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The fashion industry is unfortunately rife with racism and Michael Costello, former contestant on Project Runway, is just one recent example of it.
Runway Model Sheereen Wu walked in one of Costello’s October shows as a last-second replacement for another (white) model. However, when Costello posted the pictures on his Instagram, Wu was shocked to see that he had photoshopped her face to make her appear much more white. She reached out to Costello, asking for an explanation, during which he attempted to shift blame to the photographer. Wu reached out to the photographer, who responded that he had only posted the unedited photo and had done no alterations.
Wu has since shared the experience on TikTok, further elaborating in the captions of her video, stating that “Michael Costello has yet to take responsibility for his actions. I want to explain what happened, and I hope other models in the future feel comfortable to speak up. He has since offered to post my photo side by side with the AI one, but has not voluntarily post[ed] it. This offer did not contain an apology, and only happened after a model who’s close with him brought light to the situation … But considering how long he’s been acting like this, I doubt any apology from him would be sincere; they would be performative at best.”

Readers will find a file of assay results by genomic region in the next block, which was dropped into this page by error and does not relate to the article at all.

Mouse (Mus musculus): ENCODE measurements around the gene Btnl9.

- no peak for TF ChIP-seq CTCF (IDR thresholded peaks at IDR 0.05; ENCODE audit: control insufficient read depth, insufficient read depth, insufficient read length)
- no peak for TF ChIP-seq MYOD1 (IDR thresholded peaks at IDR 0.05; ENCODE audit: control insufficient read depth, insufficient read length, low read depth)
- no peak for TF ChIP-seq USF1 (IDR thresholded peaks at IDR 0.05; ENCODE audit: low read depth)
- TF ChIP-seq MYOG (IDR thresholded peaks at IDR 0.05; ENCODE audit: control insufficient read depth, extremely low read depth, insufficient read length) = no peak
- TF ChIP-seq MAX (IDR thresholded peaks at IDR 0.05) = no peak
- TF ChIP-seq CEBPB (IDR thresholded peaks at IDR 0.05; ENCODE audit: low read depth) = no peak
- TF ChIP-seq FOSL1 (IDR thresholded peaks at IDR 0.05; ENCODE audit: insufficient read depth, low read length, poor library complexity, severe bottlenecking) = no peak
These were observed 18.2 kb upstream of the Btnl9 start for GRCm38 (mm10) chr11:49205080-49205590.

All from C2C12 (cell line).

Sheereen also noted how Costello had “replaced the face of a model from the same collection -Lightened the skin of a black model in a photo and proceeded to push blame on the makeup artist (mua did not lighten the skin) [and] -Screamed at models backstage (he screamed at the girl who stumbled on the runway to near tears, only to make an Instagram post praising her after.)”
Michael Costello’s history of racism
This is also not the first time Michael Costello has been accused of racism. Fashion Designer Maxie James has previously accused Costello of ripping off her “Royale” dress design, trying to pass off her dress as the prototype for his “Diana” line. James also alleges that Costello has verbally and virtually harassed her with racist language, even using the n-word to refer to her. The two reportedly had an altercation at an LA fabric store where Costello broke James’ phone. Costello claims that the screenshots were photoshopped but I have found no acknowledgement of the fabric store assault.
Singer Leona Lewis and Reality TV star Falynn Guobadia also accused the designer of body shaming them, pulling them out of shows, and refusing to dress them for events. Costello reportedly apologized to Lewis but not Guobadia.
What’s even more frustrating is that Costello had an article released on Success.com in September where he claimed to “make sure to check in on my team and see how they are doing” and that he wants people to know him as “being a designer who celebrates diversity and empowers women. I want my brand to be for women of all shapes, sizes and backgrounds to wear to feel beautiful and confident.”
This type of hypocrisy is unfortunately common in many creative spaces and industries. People claim to be allies or advocates, but then treat people poorly behind closed doors. In some ways, it’s good to see that many women and minorities have been empowered to share their stories on social media. But it also pulls back the curtain on the many flaws and awful rug-sweeping of many industries.
Hopefully, we will one day get to a place where people’s actions will match their words.
(featured image: Greg Doherty/Getty Images)
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